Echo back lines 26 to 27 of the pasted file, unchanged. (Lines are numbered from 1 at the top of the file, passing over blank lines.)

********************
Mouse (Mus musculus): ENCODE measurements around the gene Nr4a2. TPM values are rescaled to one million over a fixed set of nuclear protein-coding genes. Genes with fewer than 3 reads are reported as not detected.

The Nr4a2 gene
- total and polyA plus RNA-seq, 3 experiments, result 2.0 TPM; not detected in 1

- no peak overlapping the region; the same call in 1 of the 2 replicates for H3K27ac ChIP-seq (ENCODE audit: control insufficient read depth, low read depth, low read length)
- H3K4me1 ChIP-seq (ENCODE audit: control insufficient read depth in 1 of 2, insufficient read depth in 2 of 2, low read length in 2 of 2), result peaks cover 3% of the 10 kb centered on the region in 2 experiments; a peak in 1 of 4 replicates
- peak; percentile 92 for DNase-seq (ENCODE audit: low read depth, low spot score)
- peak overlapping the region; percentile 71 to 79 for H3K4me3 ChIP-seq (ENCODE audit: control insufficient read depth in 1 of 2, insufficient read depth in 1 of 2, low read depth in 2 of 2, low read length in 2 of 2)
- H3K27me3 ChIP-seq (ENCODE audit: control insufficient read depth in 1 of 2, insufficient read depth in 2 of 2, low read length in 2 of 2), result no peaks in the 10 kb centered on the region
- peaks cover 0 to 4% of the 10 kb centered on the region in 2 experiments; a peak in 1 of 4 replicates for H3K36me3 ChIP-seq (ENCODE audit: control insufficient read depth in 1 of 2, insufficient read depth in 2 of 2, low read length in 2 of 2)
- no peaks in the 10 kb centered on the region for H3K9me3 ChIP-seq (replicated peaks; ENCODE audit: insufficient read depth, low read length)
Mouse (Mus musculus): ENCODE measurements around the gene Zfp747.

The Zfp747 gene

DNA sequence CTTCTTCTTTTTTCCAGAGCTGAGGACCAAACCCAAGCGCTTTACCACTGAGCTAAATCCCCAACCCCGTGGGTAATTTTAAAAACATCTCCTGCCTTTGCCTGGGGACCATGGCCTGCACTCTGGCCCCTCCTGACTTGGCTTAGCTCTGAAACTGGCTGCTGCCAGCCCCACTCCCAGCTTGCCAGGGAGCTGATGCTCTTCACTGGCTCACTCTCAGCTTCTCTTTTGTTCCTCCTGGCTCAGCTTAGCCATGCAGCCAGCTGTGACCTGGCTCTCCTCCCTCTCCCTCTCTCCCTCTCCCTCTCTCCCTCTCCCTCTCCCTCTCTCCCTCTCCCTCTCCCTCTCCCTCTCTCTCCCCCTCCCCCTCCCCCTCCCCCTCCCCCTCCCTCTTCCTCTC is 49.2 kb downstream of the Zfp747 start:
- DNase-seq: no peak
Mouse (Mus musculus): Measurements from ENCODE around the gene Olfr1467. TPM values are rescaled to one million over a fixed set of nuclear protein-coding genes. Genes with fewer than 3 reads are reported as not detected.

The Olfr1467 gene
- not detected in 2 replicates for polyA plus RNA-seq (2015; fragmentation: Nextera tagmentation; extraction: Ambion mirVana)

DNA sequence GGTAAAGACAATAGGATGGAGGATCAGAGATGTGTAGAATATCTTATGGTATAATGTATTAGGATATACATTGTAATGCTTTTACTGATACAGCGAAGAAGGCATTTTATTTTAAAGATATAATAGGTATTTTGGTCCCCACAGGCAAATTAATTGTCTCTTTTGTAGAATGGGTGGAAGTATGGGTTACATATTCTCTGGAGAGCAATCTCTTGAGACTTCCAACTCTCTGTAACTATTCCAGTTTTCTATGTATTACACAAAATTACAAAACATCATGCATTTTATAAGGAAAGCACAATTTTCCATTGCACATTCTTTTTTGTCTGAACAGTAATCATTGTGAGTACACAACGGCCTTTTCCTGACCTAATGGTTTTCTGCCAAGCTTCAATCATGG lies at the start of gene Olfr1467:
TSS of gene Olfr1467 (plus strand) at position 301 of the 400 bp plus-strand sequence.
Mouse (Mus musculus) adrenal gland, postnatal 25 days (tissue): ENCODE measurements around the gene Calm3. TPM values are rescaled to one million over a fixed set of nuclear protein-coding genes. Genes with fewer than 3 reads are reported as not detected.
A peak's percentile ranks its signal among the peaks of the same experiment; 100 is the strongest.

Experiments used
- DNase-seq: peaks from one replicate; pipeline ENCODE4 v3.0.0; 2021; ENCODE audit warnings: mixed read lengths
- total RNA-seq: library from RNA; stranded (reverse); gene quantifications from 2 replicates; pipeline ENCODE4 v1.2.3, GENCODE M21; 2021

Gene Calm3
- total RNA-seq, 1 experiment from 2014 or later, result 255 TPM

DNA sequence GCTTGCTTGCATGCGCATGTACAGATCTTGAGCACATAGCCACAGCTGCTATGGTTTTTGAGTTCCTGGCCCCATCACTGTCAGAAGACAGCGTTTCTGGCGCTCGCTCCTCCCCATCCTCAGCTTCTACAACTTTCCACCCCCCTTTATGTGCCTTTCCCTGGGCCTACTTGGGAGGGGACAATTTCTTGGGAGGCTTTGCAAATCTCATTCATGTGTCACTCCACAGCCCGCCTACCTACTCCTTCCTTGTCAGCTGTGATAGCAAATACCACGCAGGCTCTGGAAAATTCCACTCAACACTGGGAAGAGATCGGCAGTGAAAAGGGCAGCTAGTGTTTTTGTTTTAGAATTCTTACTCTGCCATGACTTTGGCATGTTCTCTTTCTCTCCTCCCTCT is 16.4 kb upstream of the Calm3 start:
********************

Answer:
- total RNA-seq, 1 experiment from 2014 or later, result 255 TPM

DNA sequence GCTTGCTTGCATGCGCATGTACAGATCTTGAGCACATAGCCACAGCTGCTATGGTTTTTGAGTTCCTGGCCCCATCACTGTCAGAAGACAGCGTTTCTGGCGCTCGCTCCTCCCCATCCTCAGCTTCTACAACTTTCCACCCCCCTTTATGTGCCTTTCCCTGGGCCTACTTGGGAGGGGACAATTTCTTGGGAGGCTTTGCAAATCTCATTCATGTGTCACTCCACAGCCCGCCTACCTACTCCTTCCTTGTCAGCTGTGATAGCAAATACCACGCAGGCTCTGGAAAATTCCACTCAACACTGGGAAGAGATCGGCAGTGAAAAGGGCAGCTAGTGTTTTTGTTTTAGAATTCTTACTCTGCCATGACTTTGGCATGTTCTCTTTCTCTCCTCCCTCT is 16.4 kb upstream of the Calm3 start: